Multisite churches have multiplied ministries and reached the lost very effectively over the past decade in the US. What started as a desperate need for expansion at Seacoast Church’s Mt. Pleasant, SC campus and the subsequent denial by their city council to let them expand led to the launch of a new model that duplicated services across counties, states and eventually countries in the case of churches like Saddleback. The fix to a zoning problem became a launch pad for evangelism. Now, for the next wave.
A while back on a coaching visit to Seacoast Church, Josh Surratt mentioned to me that a family from their church had moved to the state of Maine and had 40 people meeting in their living room every Sunday watching the Seacoast service online. I said to Josh, “Maybe it’s time to redefine what a campus is.”
Prior to this, a multisite campus had always been a designated building, either rented or owned, some distance from the main/broadcast/original campus that provided a pastoral staff, worship, children’s ministry and other things associated with a church. Now there’s an opportunity for a new model that requires less overhead and could be put in any situation in a town of any size anywhere in the world.
While many churches will reach into the suburbs or into other metropolitan areas, few churches are reaching into small places. I don’t think it’s on the radar to plant a multisite campus in Possum Kingdom, South Carolina, the hometown of Bo and Bear from the band Needtobreathe. If you’re not familiar with Possum Kingdom, it’s right next to Honea Path. There are a lot of towns that no one’s ever heard of before and some of them have very strange names but every town has a group of people who could make up a microsite church.
Now some would object and say, “Doesn’t every small town have some sort of a small church already?” and the answer is yes. The problem is that we live in a national culture. We watch the same television programs and listen to the same music whether we live in New York City or in Podunk Holler, Arkansas. Small churches in small towns cannot compete with what the culture has to offer. It’s just hard to get people’s attention. There are churches, however, that have proven to develop effective ministries in our culture that have a broad reach. By bringing a microsite campus into a small town, you can bring in the quality and effectiveness of a large church ministry and package it for a living room. You could reach not just thousands of people in a metropolitan area but dozens to hundreds of people in a small town. If you do the math, there are more people in small towns than there are in large cities.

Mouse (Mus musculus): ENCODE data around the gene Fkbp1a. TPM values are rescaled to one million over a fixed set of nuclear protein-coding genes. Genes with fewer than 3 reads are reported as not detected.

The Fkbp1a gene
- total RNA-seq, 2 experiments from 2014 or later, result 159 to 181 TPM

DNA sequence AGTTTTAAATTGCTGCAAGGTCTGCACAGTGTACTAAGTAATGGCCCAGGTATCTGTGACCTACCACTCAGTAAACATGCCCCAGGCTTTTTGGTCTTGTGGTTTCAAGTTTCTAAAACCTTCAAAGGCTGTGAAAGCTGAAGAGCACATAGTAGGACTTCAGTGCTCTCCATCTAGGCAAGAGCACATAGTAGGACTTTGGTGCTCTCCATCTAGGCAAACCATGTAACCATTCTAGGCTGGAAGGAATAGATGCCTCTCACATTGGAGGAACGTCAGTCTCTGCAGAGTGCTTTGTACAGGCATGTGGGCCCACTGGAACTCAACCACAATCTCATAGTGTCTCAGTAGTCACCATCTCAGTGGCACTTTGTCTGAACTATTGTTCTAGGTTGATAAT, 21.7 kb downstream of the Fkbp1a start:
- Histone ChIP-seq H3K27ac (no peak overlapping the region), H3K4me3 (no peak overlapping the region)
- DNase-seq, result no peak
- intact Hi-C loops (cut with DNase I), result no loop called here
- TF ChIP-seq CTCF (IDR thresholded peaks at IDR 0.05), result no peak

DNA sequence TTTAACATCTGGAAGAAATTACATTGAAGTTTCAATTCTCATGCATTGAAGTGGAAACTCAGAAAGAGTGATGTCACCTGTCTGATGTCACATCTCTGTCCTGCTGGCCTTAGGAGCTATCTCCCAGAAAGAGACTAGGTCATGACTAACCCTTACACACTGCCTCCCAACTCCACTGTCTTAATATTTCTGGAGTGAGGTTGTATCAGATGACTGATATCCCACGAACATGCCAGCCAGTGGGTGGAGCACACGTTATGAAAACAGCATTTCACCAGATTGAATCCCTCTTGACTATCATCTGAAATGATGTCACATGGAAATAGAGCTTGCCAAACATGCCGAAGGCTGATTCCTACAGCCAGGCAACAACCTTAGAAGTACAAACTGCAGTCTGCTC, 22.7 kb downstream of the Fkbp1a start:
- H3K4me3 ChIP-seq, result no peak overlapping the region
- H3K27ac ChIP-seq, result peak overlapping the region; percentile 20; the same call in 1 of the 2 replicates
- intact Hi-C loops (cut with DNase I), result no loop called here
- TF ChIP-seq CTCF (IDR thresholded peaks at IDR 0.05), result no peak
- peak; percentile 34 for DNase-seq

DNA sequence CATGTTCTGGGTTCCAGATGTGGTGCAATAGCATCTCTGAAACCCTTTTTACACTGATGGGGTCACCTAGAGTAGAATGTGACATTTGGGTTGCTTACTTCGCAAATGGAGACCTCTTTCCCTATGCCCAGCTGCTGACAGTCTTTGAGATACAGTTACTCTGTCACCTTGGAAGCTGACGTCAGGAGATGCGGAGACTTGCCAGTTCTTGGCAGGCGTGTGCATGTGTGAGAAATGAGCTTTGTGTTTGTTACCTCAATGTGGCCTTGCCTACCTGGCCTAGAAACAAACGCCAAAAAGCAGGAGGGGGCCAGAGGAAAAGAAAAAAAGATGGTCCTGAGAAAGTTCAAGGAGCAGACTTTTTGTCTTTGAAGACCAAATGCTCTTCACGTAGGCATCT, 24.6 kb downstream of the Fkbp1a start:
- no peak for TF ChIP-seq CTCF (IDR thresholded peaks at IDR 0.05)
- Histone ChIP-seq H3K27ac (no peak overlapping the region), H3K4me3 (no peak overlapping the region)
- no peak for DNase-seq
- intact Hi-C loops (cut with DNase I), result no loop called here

The idea of Microsite Churches is seminal at this point. A few churches are beginning to pilot this model or are considering a pilot. Let’s think about the keys to a worship service: you need music of some sort which can be prerecorded on video with subtitles and offered in a living room either through a download or DVD. You need teaching. Teaching on video is very common. I worship at a very large multi-site church and the teaching is by video. I’m at a multisite campus I have only ever met the senior pastor one time, but the video teaching makes you feel like you’re really there. The fact is when churches have the pastors on a screen, people will watch the screen even if the pastor is teaching live in the room.
There are a lot of things to think through: giving, childcare, counseling, marriage ceremonies, etc. But, let’s start with these few paragraphs and discuss what might be next. What do you like? What do you not like? Leave a comment below. I’d love to hear your thoughts on this.
By Allen White